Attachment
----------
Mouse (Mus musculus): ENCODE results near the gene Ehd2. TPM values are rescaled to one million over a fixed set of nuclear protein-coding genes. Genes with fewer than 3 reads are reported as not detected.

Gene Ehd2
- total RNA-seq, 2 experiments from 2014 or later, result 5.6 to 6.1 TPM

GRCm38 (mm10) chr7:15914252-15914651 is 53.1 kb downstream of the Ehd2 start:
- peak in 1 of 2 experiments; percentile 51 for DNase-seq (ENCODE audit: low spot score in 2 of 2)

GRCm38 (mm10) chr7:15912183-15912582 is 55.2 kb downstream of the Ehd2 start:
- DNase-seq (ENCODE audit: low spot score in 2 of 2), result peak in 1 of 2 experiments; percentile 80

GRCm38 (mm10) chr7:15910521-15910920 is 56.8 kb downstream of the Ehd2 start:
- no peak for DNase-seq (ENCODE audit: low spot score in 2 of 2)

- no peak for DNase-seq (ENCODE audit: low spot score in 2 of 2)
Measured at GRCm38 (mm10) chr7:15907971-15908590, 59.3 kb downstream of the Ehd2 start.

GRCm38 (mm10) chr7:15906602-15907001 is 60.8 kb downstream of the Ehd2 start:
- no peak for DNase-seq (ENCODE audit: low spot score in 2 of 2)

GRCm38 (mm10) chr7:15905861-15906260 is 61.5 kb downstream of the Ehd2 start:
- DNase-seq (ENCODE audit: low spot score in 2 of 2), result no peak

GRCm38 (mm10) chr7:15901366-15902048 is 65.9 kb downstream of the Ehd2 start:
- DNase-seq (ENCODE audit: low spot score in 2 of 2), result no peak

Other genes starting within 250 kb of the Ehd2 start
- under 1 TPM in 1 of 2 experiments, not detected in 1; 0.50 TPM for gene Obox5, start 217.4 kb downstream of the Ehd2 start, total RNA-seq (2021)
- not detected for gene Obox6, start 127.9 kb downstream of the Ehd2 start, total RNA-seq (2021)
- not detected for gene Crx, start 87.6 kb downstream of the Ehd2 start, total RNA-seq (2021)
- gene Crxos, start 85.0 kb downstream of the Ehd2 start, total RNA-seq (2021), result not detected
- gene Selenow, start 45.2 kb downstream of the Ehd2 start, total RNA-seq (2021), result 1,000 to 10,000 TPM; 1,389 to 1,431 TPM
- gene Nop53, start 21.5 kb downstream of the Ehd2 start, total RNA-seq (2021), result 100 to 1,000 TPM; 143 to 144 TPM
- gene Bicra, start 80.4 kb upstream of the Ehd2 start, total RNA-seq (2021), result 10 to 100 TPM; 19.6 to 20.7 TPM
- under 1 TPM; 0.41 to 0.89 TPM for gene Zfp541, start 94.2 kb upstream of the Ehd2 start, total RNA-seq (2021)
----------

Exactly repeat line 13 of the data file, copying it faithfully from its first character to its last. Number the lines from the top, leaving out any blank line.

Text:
- no peak for DNase-seq (ENCODE audit: low spot score in 2 of 2)